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I see the error collect2: error: ld returned 1 exit status very often. For example, I was executing the following snippet of code:

void main() {
  char i;

  printf("ENTER i");


  switch(i) {
    case 1:
    case 2:
    case 3:

and I got this:

main.c:(.text+0x33): undefined reference to `clrscr'                       
collect2: error: ld returned 1 exit status 

What does it mean?



The ld returned 1 exit status error is the consequence of previous errors. In your example there is an earlier error - undefined reference to 'clrscr' - and this is the real one. The exit status error just signals that the linking step in the build process encountered some errors. Normally exit status 0 means success, and exit status > 0 means errors.

When you build your program, multiple tools may be run as separate steps to create the final executable. In your case one of those tools is ld, which first reports the error it found (clrscr reference missing), and then it returns the exit status. Since the exit status is > 0, it means an error and is reported.

In many cases tools return as the exit status the number of errors they encountered. So if ld tool finds two errors, its exit status would be 2.

Thursday, December 22, 2022

This probably is a problem with type inferance, apperently the compiler infers a as an Action<T> instead of Action (it might think a is ActionSurrogate, which would fit the Action<Action>> signature). Try specifying the type of a explicitly:

    ActionSurrogate b = (Action a) =>

If this is not the case - might check around your project for any self defined Action delegates taking one parameter.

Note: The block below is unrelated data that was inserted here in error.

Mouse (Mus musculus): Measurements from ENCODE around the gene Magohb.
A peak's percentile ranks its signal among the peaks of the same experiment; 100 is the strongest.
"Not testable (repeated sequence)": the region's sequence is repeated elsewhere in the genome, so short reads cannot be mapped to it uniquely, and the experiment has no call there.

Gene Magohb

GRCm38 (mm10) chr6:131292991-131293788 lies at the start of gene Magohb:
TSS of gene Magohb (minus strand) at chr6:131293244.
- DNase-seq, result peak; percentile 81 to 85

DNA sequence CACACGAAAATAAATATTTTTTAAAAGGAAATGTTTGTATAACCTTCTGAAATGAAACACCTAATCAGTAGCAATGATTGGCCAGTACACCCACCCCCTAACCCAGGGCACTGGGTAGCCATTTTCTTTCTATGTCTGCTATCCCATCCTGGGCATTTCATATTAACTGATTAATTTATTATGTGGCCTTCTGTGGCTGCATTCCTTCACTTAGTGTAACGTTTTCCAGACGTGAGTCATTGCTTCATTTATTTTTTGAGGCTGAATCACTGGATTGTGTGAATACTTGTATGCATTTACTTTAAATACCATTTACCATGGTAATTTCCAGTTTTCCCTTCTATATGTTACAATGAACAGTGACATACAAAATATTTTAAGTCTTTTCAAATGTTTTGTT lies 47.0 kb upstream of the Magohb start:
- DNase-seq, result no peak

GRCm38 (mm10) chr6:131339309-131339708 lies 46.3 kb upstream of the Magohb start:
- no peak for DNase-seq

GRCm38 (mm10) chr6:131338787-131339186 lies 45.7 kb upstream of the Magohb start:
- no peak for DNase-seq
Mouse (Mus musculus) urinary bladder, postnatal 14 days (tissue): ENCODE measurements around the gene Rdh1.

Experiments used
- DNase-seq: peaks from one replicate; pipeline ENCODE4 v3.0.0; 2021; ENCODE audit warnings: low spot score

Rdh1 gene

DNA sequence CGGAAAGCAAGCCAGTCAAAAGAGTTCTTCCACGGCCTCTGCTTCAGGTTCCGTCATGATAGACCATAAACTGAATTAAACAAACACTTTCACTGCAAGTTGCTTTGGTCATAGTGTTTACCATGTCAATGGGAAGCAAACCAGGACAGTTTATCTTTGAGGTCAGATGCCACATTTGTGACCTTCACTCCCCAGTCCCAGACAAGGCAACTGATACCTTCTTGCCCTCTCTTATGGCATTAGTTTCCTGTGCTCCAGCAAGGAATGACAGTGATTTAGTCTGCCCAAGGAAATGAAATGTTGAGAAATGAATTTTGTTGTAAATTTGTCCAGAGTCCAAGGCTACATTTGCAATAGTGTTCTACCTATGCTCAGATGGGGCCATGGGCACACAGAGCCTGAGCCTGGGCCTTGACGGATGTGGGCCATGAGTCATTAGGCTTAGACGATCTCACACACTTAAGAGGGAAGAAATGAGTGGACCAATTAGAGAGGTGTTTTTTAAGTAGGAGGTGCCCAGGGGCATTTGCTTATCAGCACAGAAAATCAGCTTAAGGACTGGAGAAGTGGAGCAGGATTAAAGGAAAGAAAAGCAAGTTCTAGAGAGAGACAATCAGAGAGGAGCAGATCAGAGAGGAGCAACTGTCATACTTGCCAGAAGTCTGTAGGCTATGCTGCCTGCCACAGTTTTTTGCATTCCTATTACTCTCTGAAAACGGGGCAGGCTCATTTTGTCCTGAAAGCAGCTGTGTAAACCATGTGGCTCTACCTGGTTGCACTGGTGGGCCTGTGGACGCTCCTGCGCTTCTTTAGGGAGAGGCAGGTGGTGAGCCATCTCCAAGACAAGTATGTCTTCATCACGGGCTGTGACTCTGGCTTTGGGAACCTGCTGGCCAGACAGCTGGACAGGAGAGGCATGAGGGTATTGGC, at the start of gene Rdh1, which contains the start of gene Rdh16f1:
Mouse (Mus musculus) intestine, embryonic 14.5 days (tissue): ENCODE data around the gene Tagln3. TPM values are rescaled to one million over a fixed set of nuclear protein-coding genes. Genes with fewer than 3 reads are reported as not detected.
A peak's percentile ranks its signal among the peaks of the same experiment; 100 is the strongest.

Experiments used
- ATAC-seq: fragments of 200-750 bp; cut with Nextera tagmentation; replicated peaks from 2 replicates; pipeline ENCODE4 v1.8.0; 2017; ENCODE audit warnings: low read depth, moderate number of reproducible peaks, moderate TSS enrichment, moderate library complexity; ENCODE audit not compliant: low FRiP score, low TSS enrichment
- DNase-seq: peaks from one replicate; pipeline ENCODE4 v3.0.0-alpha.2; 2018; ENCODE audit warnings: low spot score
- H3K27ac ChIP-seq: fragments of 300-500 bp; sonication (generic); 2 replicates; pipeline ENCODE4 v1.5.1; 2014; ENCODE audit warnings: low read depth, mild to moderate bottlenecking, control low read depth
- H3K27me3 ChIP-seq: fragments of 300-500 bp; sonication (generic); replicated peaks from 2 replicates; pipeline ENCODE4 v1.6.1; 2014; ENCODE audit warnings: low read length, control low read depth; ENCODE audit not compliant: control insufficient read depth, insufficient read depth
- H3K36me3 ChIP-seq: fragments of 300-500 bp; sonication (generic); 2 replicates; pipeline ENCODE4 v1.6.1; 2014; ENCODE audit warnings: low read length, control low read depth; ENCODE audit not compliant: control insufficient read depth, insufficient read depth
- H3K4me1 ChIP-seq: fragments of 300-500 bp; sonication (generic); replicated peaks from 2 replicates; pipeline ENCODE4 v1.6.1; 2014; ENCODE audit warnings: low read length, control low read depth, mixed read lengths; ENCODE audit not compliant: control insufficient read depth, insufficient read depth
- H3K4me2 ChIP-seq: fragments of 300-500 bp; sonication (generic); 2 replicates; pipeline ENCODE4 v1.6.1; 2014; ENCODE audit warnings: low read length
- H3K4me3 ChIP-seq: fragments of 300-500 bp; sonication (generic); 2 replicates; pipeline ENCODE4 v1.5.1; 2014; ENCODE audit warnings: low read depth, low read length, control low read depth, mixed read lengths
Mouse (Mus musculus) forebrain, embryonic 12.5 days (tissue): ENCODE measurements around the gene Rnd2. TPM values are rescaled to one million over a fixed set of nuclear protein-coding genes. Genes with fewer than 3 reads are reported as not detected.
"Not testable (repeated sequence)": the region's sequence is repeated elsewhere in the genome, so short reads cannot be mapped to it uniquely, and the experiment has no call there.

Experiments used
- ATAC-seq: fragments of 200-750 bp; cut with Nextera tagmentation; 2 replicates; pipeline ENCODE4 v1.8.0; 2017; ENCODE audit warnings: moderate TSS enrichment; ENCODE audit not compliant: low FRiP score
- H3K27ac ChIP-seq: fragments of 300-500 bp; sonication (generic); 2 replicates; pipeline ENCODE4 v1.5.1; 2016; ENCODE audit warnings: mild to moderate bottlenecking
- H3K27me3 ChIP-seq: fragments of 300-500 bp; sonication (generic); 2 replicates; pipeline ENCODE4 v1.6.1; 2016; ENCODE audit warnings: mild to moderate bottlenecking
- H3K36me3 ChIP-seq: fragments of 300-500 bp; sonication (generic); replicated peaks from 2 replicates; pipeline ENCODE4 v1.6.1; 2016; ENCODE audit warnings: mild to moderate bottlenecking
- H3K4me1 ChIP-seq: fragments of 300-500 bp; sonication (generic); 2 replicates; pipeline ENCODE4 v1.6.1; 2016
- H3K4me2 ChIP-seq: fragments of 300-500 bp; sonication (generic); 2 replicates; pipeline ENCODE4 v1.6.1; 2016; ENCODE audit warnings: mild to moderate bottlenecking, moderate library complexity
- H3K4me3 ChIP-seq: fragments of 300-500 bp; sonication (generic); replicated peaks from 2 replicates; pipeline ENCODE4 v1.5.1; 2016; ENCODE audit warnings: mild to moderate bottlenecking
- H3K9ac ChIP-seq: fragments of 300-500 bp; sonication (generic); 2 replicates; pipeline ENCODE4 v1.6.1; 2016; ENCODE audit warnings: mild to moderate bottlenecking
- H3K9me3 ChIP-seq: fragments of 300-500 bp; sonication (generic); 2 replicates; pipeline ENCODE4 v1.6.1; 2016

Friday, December 16, 2022

There is no way to suppress an error other than to fix it.

An error, by its nature, is indicating that the compiler believes it cannot generate valid code. The only way to suppress errors is to fix them. Just add the return statement it wants and then raise an issue on Microsoft Connect indicating that you believe the compiler is getting this one wrong.

I suspect, however, that this is expected behaviour as the compiler is not aware that the method you are calling will always throw and to determine that in a predictable manner for any possible call tree would be difficult, if not impossible (imagine if you called a chain of 20 methods before concluding with a throw).

Tuesday, October 25, 2022

First things first, you need to know that the command-line programs named gcc and g++ are only umbrella (wrappers) around the actual preprocessor/parser-compiler/assembler/linker commands. Their real name is cpp, cc1 or cc1plus, as and ld, respectively. GCC helps in unifying their use, command line interface and providing a meaningful set of default (and required) options for them. It is very hard, for example, to link a binary directly using ld - if ld is not run with all the 20+ (IIRC) correct options, it just fails to work.

Now that you know that, you can see:

Does it mean I am using ld ? I configured my project / Makefile so that g++ should do the linking, so why is LD still involved

It rather means you invoke GCC but in turn it invokes LD. GCC itself knows nothing - neither compiling, neither linking, as it's just a wrapper. (Go do a wc -c on /usr/bin/gcc and be surprised that it's only a few kilobytes! Now do the same for /usr/libexec/gcc/cc1plus and find out the horrifying truth: it is several 10 megs big!)

What does "collect2:" mean? Is it a step make invokes ? I can't find an executable with that name on my system.

Collect2 is also another level of indirection between gcc and ld. More about it on its official website.

Who is writing that message ? make ? ld ? g++ ?

Either g++ (that's it as far as I know) or collect2 itself maybe.

Is there a meaningful list of possible exit codes ?

The meaning is conventional - zero means success, nonzero means failure. If an exhaustive list exists, it should be able to be viewed by invoking man ld.

Wednesday, August 17, 2022

It seems like you forgot to create your List::getNewNode function.

Wednesday, August 10, 2022
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